Agenda Setting Process
In February 2016, PARC under took a 6-month planning process to develop a research agenda to identify important initial and future research studies to promote and ensure healthy weight and healthy levels of physical activity for at-risk youth.
Systematic literature reviews, an online survey, and discussions with leading public health practitioners, health equity experts, researchers in related disciplines, and relevant stakeholders provided guidance on key policy-relevant research questions. Based on the input, specific questions were prioritized to build evidence on effective strategies within priority topic areas related to physical activity in youth across race, cultural and economic groups.
PARC priority areas include:
- Pregnancy and maternal health
- Infant, child, adolescent development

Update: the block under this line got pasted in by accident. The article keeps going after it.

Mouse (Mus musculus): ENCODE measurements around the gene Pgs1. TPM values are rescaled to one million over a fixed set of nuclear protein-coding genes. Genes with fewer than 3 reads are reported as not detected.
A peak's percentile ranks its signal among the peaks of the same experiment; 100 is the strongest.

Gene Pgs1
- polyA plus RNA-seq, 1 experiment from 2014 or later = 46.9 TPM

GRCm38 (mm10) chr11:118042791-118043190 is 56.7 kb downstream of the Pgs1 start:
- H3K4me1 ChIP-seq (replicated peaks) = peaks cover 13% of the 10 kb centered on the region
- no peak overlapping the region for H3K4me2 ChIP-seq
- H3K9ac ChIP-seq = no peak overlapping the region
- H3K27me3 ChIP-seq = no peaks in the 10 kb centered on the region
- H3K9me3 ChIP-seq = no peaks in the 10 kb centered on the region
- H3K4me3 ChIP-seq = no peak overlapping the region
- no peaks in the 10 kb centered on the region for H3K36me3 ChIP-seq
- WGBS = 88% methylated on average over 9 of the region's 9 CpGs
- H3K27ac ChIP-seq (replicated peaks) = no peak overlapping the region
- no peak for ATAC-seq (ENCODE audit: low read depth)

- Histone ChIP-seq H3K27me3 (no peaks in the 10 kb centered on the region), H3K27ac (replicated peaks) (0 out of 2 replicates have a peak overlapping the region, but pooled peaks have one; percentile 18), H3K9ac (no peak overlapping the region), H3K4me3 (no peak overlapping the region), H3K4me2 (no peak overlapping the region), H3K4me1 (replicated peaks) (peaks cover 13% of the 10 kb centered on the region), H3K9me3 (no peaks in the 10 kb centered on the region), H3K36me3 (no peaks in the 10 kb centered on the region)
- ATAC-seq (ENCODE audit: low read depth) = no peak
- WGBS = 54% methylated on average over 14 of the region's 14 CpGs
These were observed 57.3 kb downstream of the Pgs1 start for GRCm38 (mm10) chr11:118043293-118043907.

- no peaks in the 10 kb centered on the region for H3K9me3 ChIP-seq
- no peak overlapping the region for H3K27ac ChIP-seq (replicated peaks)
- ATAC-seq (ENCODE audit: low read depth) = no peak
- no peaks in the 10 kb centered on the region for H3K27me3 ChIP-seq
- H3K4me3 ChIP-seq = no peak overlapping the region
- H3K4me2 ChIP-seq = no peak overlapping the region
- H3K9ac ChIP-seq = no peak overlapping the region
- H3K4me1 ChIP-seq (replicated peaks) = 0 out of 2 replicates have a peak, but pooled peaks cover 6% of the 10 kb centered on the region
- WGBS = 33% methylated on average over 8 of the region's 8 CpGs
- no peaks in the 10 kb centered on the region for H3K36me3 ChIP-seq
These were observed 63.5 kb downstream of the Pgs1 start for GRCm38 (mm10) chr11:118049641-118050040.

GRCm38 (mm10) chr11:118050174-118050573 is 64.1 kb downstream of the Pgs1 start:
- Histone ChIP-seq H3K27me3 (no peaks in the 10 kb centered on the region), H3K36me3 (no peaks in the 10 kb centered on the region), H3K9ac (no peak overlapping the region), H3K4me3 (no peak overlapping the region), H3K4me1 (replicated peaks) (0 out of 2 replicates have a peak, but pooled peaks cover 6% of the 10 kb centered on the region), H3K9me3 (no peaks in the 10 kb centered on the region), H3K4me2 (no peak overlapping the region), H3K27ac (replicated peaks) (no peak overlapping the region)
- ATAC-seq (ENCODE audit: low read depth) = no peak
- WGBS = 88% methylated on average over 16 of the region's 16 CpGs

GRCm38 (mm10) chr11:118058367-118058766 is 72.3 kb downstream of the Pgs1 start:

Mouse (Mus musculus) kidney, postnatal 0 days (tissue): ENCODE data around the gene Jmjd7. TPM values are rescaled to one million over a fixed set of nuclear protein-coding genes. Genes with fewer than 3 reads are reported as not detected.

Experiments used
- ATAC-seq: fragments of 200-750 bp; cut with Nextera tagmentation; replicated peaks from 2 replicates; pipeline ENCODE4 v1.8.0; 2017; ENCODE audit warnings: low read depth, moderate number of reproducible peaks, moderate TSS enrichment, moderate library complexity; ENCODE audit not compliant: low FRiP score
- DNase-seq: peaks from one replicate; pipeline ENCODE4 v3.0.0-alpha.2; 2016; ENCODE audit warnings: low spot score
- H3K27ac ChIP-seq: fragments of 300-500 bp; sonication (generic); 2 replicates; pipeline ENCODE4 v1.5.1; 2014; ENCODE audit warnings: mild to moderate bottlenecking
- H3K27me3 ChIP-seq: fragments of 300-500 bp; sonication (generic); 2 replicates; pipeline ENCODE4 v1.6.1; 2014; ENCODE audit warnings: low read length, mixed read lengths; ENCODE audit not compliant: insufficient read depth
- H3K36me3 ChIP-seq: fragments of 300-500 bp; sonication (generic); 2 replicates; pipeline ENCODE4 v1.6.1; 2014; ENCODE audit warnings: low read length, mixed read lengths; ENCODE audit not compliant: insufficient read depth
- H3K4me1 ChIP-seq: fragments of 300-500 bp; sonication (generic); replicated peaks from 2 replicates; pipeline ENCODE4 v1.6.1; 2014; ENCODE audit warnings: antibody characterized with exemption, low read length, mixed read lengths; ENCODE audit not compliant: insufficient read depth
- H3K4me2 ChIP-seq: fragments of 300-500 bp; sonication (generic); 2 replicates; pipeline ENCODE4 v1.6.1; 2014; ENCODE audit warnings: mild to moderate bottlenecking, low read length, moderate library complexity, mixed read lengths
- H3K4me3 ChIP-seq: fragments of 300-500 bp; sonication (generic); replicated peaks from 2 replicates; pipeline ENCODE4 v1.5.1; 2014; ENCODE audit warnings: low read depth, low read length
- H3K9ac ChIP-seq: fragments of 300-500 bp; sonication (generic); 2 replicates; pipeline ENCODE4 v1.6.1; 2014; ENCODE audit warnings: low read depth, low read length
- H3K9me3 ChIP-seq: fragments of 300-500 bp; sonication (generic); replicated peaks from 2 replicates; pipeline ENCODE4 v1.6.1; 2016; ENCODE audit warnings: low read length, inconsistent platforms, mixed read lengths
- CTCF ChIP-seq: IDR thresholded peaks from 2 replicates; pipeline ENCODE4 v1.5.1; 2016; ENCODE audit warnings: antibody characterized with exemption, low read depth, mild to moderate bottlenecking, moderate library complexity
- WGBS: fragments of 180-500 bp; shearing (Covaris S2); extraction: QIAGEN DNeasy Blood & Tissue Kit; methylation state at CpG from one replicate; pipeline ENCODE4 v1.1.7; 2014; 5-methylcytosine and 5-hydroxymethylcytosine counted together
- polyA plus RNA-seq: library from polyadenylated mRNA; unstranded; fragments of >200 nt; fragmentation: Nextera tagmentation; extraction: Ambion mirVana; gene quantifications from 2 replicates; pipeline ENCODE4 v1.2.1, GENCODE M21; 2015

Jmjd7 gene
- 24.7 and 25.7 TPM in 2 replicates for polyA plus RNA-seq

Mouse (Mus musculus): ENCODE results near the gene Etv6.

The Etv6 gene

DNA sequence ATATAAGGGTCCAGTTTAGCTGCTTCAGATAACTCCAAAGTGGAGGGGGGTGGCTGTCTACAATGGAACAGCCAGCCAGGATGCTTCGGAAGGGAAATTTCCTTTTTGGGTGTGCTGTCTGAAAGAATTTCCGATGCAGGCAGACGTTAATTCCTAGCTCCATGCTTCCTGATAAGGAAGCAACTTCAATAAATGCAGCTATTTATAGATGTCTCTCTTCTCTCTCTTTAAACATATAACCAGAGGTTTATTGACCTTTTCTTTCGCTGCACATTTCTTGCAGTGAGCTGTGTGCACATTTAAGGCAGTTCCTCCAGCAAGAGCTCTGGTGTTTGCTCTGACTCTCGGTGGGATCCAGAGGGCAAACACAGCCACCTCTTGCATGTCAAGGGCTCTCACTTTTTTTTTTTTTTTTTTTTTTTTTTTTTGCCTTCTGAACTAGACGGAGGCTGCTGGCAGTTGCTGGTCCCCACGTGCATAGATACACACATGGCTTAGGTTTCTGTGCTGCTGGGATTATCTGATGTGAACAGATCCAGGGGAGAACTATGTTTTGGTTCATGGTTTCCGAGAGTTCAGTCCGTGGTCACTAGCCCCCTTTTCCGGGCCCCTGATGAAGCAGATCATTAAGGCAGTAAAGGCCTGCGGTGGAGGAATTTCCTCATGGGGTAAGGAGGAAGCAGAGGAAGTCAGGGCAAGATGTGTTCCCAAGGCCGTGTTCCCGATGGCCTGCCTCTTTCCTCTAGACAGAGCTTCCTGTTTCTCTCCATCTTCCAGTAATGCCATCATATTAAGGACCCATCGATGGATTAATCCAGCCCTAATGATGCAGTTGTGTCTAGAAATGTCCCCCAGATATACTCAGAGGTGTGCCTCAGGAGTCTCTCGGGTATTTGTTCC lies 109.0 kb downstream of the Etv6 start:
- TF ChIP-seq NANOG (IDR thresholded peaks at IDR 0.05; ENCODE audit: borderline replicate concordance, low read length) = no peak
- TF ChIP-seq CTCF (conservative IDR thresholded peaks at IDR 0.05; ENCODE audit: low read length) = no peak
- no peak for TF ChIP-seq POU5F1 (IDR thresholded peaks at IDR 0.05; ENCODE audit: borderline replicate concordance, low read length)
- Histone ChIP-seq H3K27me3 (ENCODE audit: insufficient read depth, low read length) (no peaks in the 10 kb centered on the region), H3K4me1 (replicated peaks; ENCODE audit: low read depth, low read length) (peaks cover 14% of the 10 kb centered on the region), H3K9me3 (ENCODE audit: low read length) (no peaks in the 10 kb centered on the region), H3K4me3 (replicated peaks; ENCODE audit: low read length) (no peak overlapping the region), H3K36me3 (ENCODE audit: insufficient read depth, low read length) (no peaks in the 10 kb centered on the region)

- Behavioral economics
- Role of health care providers and the healthcare system
- Role of business and industry
- Out-of-school time
- Transportation, land use, urban design, and community settings
- Parks, recreation, trails and open space settings
- Racial/ethnic minority, lower-income populations, and people with disabilities, particularly those in rural and urban geographic areas
Diverse stakeholder input was synthesized, and semi-finalist research questions were scored based on key criteria to generate the final research agenda. The PARC team used the final research agenda to design targeted studies to address some of the priority questions with a focus on at-risk youth in urban and rural communities and with the potential to accelerate the movement from research through targeted dissemination to practice and policy.
Updating the Research Agenda
Our aim is to keep in touch with new priorities, initiatives, and questions from the field because these can inform interpretation of findings from PARC studies and future research questions. We look to you to help keep us abreast of important policy-relevant findings and gaps that will aid your work to make physical activity an everyday experience for all children. If you are interested in providing input, please contact the PARC Coordinating Center.
We will disseminate new research questions to the field via our social media and newsletter so be sure to follow us.